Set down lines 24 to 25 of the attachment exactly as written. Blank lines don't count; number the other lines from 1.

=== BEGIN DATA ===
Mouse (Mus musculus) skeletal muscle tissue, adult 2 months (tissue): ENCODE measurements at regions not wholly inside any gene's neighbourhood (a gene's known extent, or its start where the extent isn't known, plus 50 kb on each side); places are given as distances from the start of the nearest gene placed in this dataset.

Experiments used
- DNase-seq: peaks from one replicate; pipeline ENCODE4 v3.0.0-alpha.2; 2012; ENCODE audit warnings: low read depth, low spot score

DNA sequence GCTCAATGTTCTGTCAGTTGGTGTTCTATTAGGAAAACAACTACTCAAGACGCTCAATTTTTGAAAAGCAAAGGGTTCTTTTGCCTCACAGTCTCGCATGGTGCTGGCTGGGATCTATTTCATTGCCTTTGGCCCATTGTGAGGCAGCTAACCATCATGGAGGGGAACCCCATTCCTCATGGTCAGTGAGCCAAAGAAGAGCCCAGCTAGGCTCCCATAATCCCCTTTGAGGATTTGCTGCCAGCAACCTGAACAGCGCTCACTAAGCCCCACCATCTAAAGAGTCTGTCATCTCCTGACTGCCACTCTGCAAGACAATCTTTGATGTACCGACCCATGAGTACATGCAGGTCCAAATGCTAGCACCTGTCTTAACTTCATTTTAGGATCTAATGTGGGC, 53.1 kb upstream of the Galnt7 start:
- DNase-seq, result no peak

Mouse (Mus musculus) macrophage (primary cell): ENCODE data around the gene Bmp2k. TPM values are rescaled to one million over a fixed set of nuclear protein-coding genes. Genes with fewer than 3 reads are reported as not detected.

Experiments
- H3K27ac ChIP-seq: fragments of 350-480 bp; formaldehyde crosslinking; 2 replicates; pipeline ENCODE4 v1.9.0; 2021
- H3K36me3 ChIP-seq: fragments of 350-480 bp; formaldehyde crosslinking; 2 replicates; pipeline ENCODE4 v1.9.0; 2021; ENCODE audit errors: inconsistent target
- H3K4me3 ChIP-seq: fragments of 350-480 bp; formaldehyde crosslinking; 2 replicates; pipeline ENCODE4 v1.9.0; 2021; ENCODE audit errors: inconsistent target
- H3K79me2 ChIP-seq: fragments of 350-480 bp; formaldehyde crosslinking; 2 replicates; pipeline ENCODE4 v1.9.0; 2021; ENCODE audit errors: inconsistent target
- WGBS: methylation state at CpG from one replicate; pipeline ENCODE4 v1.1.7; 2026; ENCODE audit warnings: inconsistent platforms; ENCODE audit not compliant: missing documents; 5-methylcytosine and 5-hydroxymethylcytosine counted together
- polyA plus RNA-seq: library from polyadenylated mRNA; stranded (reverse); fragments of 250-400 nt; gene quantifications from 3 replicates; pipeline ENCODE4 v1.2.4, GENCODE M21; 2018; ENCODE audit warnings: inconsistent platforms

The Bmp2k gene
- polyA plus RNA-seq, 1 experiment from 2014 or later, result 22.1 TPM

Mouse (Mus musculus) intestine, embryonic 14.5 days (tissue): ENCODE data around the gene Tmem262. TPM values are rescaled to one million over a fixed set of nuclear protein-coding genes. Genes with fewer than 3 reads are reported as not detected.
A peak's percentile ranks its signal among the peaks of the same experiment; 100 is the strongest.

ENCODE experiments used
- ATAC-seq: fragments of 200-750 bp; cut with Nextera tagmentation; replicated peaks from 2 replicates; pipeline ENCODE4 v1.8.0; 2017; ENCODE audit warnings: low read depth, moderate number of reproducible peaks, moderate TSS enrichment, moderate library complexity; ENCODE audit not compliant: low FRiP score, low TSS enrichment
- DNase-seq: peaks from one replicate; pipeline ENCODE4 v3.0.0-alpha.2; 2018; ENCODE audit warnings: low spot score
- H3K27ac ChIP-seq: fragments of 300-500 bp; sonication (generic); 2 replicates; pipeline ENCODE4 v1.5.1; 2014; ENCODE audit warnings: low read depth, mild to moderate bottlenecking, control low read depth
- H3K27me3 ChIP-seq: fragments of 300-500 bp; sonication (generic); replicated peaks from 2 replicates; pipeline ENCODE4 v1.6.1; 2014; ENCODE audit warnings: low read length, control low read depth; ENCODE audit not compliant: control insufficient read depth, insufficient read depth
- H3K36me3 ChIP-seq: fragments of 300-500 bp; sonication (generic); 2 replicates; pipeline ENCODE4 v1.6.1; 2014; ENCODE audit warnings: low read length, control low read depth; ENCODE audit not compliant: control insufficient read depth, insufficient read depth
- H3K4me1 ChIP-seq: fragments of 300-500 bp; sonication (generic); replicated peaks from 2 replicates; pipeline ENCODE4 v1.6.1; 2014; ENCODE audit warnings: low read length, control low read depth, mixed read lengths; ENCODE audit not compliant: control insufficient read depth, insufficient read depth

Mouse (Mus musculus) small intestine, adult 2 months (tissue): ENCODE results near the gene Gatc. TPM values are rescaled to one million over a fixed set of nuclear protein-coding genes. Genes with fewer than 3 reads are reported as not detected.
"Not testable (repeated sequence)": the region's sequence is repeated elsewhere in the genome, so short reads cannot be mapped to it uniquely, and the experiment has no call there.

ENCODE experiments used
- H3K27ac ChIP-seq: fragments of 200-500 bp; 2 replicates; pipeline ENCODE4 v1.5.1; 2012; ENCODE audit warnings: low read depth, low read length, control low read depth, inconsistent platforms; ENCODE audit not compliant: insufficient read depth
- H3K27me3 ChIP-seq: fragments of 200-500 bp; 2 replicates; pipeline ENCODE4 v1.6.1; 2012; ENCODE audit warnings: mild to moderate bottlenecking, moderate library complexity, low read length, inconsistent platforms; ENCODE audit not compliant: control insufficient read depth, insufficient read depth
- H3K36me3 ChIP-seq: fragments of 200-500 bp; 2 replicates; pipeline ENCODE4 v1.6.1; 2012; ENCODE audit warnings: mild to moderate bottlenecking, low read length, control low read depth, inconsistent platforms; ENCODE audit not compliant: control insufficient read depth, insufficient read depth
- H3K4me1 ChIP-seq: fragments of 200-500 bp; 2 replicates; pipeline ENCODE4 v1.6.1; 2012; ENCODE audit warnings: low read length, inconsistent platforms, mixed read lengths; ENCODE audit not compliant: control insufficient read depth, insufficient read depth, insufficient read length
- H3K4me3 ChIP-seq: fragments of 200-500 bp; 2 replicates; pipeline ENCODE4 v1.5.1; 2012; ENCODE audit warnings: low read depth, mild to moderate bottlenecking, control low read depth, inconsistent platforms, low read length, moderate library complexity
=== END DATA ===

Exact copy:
- H3K4me1 ChIP-seq: fragments of 300-500 bp; sonication (generic); replicated peaks from 2 replicates; pipeline ENCODE4 v1.6.1; 2014; ENCODE audit warnings: low read length, control low read depth, mixed read lengths; ENCODE audit not compliant: control insufficient read depth, insufficient read depth

Mouse (Mus musculus) small intestine, adult 2 months (tissue): ENCODE results near the gene Gatc. TPM values are rescaled to one million over a fixed set of nuclear protein-coding genes. Genes with fewer than 3 reads are reported as not detected.